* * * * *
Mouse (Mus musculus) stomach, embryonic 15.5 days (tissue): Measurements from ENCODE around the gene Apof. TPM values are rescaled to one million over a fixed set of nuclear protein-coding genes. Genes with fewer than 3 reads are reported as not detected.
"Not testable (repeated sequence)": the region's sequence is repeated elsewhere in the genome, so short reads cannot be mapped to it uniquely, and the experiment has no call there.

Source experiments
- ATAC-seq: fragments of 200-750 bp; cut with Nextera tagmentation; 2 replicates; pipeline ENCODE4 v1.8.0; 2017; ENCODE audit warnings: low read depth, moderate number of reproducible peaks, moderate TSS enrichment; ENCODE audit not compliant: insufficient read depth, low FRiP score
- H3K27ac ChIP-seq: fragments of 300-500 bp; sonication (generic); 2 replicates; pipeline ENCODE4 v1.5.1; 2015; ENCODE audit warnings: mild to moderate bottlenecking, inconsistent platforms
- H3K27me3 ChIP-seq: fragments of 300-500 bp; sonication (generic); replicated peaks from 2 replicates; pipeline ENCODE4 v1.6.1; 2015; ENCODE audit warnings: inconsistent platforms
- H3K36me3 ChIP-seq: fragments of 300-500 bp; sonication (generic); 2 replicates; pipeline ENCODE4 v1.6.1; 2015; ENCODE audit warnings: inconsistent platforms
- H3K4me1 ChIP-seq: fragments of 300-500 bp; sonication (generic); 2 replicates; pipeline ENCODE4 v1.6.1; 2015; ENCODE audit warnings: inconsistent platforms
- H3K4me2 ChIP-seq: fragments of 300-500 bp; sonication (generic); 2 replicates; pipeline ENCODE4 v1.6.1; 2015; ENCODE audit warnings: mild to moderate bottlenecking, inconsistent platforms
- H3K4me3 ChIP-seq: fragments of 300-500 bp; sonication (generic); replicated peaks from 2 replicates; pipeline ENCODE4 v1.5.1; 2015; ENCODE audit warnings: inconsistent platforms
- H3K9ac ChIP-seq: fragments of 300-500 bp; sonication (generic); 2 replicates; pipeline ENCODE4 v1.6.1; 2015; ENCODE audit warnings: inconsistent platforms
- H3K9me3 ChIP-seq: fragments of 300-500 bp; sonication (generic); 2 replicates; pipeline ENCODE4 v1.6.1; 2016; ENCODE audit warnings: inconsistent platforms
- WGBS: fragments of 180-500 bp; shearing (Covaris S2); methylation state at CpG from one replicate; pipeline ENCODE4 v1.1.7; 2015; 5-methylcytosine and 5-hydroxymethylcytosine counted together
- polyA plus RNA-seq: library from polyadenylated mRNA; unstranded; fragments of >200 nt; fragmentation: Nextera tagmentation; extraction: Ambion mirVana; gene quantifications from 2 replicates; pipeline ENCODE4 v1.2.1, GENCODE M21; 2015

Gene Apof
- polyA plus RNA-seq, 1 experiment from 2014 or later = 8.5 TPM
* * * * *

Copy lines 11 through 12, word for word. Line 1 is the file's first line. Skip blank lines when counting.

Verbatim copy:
- H3K9ac ChIP-seq: fragments of 300-500 bp; sonication (generic); 2 replicates; pipeline ENCODE4 v1.6.1; 2015; ENCODE audit warnings: inconsistent platforms
- H3K9me3 ChIP-seq: fragments of 300-500 bp; sonication (generic); 2 replicates; pipeline ENCODE4 v1.6.1; 2016; ENCODE audit warnings: inconsistent platforms